Beyond the Images

Haiti’s troubled history means the country has often been blamed for its own fate. But Haitians themselves, with a strong sense of historical memory, often talk about the revolution that freed their ancestors from slavery as though it happened last year. They are a proud nation with a rich culture and strong sense of community.

As international media descend on the desperation in Haiti in the aftermath of devastating earthquakes, writer Edwidge Danticat fears that Haiti’s complicated history may be forgotten. Haiti was a poor country for a reason. But this poverty kept Haitians united in ways many do not comprehend. Danticat says media images may focus on a few looters and desperate people doing desperate things. But the real story, Haitians helping Haitains, is largely being overlooked. And that, she says, is the real soul of Haiti.

Listen to Edwidge Danticat’s extended conversation with Maria Hinojosa.

Right-click here to download an .mp3 of this segment.


Haiti Earthquake – Beyond the Images.

Finding Middle Ground

When President Obama was just a candidate, his campaign slogan was “Change You Can Believe In.” Now, one year after assuming office, President Obama has been criticized for not being the change agent that candidate Obama so vigorously sold to the American people. In recent years Washington politics has been exemplified by legislative bottlenecking where compromise is no longer eschewed, particularly as both major parties are being pulled away from the political center towards the extremes. In such an environment, being a change agent seems daunting. In fact, governing itself often becomes a challenge.

To examine this issue, Latino USA’s Maria Hinojosa gets away from the Beltway and speaks with grass-roots activists from opposite sides of the political spectrum. Dan Maloney has long been a conservative activist and is currently a Tea Party advocate based in Long Island, New York. Ruben Castilla Herrera is a progressive community activist based in Columbus, Ohio.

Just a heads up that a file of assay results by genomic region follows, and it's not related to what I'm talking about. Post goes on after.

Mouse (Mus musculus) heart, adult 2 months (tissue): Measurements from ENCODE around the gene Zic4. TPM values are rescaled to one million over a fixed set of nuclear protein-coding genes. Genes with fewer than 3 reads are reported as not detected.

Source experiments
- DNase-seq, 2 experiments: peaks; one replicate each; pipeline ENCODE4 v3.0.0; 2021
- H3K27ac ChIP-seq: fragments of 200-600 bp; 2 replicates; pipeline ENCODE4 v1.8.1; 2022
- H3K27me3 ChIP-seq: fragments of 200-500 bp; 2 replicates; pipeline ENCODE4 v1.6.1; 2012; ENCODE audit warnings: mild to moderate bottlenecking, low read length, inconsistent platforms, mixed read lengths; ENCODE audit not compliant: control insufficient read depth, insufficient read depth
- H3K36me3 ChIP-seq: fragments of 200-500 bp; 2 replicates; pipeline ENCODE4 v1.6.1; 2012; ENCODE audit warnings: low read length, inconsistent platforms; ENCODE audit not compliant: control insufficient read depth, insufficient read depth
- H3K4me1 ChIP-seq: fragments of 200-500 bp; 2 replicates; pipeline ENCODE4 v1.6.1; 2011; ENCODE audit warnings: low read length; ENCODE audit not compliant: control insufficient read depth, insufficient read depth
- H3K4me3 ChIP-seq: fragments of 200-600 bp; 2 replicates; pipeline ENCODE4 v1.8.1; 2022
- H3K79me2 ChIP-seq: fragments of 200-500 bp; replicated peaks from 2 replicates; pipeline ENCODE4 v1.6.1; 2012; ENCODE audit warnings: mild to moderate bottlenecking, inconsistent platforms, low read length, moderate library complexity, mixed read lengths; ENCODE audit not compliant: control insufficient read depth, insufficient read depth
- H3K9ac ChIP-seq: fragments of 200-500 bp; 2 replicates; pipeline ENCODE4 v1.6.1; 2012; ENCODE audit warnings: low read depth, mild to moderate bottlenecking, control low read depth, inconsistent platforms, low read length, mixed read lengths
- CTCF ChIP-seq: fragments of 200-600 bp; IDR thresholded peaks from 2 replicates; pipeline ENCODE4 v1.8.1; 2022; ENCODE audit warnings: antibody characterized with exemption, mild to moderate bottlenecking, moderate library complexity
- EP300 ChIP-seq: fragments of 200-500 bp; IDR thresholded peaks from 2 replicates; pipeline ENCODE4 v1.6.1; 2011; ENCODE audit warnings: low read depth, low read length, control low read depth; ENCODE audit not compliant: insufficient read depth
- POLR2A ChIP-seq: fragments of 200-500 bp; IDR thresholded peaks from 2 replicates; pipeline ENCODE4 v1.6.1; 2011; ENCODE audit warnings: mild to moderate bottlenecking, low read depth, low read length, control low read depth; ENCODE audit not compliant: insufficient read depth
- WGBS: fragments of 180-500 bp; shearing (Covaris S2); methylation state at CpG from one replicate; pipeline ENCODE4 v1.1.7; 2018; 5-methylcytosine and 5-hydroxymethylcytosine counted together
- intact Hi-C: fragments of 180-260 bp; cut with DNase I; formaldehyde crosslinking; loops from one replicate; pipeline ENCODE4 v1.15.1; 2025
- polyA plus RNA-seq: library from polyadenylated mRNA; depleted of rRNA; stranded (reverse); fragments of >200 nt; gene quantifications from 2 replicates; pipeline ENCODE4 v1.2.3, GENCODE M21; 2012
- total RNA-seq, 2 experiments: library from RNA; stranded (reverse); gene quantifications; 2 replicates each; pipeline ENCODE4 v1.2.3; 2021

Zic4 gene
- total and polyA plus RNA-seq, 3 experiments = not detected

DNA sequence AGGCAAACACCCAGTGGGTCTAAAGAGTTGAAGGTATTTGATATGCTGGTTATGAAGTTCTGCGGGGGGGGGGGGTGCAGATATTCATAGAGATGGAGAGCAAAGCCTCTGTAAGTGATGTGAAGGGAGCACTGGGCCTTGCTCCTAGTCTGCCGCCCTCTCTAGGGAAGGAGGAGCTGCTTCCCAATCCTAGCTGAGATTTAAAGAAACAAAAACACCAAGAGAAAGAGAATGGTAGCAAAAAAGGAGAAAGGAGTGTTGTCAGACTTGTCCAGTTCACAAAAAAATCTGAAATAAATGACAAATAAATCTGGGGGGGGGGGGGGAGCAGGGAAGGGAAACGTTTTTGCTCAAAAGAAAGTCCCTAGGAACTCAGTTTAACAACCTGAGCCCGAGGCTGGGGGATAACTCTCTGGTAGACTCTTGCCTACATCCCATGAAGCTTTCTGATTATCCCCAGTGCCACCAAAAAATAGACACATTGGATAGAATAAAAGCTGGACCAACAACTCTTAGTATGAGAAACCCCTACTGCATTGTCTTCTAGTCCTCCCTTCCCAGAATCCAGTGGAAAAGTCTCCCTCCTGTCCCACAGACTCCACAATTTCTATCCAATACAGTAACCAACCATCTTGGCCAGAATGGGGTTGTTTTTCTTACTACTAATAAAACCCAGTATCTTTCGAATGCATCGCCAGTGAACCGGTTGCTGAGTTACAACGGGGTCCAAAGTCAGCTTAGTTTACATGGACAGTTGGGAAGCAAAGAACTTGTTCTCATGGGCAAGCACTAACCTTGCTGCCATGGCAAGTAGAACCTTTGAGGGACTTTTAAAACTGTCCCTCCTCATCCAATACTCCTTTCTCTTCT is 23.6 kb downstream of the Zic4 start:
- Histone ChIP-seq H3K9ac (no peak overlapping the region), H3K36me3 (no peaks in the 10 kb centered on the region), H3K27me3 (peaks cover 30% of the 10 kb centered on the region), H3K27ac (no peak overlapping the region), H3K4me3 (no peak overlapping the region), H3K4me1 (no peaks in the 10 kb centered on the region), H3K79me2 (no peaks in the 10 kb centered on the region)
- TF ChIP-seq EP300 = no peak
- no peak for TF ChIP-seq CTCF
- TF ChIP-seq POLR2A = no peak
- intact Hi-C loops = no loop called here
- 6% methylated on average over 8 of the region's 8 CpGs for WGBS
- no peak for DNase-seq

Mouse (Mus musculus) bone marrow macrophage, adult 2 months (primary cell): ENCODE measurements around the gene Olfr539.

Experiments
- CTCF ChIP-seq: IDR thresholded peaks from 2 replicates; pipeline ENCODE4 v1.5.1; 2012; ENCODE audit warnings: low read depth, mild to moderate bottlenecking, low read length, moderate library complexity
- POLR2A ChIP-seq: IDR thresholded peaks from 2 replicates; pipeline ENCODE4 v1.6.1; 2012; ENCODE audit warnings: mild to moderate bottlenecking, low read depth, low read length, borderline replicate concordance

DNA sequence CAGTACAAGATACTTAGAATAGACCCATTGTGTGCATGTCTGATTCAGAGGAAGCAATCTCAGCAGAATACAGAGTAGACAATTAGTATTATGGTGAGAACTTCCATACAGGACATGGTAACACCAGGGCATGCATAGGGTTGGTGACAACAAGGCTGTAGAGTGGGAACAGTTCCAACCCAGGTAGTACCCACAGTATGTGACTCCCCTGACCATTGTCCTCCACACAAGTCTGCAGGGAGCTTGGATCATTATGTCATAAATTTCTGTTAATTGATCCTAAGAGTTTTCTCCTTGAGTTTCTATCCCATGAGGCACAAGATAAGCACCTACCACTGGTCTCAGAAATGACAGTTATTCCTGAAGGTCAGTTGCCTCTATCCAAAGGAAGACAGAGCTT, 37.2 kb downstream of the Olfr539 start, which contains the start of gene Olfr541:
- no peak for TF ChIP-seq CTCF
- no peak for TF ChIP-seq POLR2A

StoryCorps: Historias

Each month Latino USA airs interviews from the StoryCorps Historias, a nation-wide radio project that’s recording Latino stories. The full-versions of these interviews are archived at the Library of Congress becoming part of the history of the United States.

This week three stories about school.

The Hoover/Garcia Family

Larry Hoover speaks with his granddaughter Anastacia Garcia in New Mexico. Larry remembered his teenage years and getting into trouble with neighborhood gangs. In fact, his constant fighting earned him a foreboding warning from his mother. She said if he didn’t stop all the fighting, he’d end up at the local school for delinquent boys. He did in fact end up there – 30 years later as a teacher.

Right-click here to download an .mp3 of this segment.

Sánchez Family

A couple of generations ago, it was common for students to have their names “Americanized” one they arrived in school. Ramón “Chunky” Sánchez gives us a student’s point of view. He grew up during the 1950s in a southern California farming town. And like many Mexican American children at that time, his name was changed. But he recalls one kid whose name was so unusual to the teachers that his was the only one not to be changed.

Right-click here to download an .mp3 of this segment.

Villanueva Family

Lourdes Villanueva’s parents were migrant workers, harvesting fruit throughout the south. In a conversation from Tampa, Florida, she recalls raising her son as the family worked the fields and moved constantly. Wanting a better life for her children, Lourdes encouraged the value of an education to her son, Roger. But she also practiced what she preached. Today, Roger is a financial aid advisor at the University of South Florida.

Right-click here to download an .mp3 of this segment.

StoryCorps stories were produced by Nadia Reiman and Vanara Taing. The Senior Producer for StoryCorps is Michael Garofalo.